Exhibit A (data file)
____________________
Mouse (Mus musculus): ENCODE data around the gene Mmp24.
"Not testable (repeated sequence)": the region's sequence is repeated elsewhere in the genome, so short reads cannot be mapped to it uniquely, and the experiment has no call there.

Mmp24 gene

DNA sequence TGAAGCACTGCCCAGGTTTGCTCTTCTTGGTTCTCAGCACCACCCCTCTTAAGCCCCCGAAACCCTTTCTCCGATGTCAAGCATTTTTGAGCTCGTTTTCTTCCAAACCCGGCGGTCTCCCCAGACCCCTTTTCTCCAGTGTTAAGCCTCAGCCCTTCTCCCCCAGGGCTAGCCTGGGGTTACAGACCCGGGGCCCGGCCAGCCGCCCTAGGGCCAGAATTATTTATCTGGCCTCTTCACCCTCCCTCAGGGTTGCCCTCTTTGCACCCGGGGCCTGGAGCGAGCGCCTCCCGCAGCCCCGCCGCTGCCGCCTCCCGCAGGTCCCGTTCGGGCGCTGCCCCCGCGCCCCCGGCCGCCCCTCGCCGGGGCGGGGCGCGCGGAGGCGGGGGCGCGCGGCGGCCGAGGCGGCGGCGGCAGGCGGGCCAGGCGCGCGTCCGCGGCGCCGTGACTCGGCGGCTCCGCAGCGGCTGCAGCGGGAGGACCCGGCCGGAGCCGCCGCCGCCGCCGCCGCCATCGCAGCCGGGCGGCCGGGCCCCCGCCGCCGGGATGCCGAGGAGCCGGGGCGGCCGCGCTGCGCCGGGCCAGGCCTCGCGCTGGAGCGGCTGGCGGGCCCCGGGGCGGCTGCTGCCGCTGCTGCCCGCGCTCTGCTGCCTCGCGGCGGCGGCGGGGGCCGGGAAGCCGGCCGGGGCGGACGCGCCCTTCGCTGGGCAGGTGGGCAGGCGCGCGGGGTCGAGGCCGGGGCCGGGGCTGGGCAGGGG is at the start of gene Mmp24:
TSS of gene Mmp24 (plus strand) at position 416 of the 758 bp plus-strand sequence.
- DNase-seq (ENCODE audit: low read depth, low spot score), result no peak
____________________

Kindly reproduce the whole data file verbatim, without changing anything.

Mouse (Mus musculus): ENCODE data around the gene Mmp24.
"Not testable (repeated sequence)": the region's sequence is repeated elsewhere in the genome, so short reads cannot be mapped to it uniquely, and the experiment has no call there.

Mmp24 gene

DNA sequence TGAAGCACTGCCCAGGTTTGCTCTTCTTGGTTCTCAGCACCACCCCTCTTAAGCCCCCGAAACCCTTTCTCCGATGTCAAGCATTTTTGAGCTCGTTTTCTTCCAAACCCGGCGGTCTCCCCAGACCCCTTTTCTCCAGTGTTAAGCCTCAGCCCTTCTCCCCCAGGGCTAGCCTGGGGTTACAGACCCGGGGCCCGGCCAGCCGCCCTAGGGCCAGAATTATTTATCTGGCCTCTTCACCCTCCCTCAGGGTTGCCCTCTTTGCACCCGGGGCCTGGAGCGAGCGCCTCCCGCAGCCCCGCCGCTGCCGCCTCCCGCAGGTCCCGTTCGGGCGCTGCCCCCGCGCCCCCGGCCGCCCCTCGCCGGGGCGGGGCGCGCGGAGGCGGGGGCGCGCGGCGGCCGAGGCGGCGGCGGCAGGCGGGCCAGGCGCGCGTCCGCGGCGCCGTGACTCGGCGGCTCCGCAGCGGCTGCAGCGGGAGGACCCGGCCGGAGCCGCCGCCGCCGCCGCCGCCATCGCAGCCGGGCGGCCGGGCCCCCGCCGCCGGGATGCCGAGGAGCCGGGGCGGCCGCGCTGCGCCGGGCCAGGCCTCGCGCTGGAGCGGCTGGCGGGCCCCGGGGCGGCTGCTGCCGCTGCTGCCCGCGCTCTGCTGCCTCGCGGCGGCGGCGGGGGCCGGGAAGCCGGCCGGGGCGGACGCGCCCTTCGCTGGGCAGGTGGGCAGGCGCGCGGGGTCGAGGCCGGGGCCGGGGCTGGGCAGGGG is at the start of gene Mmp24:
TSS of gene Mmp24 (plus strand) at position 416 of the 758 bp plus-strand sequence.
- DNase-seq (ENCODE audit: low read depth, low spot score), result no peak